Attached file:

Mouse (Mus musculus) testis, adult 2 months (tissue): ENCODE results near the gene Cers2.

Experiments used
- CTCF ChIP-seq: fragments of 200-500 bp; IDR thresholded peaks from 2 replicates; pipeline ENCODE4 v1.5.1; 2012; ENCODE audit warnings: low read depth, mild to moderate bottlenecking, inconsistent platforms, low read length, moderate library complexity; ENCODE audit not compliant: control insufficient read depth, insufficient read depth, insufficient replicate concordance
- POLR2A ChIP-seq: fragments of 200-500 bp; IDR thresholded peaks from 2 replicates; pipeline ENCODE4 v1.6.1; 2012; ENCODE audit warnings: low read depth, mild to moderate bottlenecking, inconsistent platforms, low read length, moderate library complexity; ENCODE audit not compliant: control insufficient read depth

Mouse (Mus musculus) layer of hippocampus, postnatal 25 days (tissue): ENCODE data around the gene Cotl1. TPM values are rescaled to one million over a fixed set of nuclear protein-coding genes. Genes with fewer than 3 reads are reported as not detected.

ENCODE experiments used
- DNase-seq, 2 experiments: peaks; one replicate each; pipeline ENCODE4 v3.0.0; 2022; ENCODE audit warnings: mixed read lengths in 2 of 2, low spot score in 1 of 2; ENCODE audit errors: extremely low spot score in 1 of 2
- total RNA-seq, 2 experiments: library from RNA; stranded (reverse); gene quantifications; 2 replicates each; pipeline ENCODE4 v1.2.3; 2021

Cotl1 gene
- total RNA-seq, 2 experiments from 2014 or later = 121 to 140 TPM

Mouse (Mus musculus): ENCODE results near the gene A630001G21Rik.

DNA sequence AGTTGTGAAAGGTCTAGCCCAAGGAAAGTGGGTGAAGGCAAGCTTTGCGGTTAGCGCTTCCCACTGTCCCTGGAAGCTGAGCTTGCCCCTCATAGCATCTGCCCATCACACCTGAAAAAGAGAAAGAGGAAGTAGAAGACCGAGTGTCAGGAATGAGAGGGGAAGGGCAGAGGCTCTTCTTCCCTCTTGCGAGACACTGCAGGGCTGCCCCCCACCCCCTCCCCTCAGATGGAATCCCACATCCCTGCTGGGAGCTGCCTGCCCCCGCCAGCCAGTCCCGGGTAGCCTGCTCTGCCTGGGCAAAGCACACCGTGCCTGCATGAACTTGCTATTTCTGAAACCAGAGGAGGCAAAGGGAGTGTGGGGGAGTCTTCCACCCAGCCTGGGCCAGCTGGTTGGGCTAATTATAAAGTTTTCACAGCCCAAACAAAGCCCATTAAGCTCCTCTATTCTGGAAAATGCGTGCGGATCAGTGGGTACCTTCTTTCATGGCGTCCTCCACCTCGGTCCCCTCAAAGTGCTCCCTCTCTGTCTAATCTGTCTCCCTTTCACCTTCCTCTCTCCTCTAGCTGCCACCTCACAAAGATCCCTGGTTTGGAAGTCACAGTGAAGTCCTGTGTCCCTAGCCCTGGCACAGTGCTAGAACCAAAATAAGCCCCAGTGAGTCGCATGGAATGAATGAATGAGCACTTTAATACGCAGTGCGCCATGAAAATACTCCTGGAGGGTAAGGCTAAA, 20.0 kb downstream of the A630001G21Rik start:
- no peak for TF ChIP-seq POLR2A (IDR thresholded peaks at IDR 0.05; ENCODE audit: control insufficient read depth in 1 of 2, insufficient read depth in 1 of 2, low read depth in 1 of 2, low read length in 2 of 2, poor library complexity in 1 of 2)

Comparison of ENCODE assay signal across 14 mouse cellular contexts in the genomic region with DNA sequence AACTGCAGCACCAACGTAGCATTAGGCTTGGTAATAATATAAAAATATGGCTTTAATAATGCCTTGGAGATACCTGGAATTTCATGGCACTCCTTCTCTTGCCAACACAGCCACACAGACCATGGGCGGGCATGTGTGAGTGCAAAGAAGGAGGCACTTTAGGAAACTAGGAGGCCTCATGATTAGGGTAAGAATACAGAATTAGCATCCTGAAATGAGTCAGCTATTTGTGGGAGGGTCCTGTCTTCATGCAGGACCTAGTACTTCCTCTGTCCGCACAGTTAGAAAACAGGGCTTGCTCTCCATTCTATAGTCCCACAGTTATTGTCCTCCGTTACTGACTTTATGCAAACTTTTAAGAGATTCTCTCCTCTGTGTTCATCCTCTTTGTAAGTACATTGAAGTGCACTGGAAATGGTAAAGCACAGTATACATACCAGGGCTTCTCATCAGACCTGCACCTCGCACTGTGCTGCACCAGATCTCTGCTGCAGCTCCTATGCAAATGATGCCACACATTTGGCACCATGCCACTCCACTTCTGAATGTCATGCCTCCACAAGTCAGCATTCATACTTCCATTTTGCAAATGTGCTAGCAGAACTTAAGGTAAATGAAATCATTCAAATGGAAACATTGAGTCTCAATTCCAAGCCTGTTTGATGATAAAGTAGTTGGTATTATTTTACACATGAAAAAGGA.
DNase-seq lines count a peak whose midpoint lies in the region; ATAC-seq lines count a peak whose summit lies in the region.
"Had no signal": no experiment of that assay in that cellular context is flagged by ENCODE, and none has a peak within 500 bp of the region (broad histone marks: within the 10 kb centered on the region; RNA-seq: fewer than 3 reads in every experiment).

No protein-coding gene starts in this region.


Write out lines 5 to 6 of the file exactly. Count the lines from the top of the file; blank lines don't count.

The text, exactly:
Mouse (Mus musculus) layer of hippocampus, postnatal 25 days (tissue): ENCODE data around the gene Cotl1. TPM values are rescaled to one million over a fixed set of nuclear protein-coding genes. Genes with fewer than 3 reads are reported as not detected.

ENCODE experiments used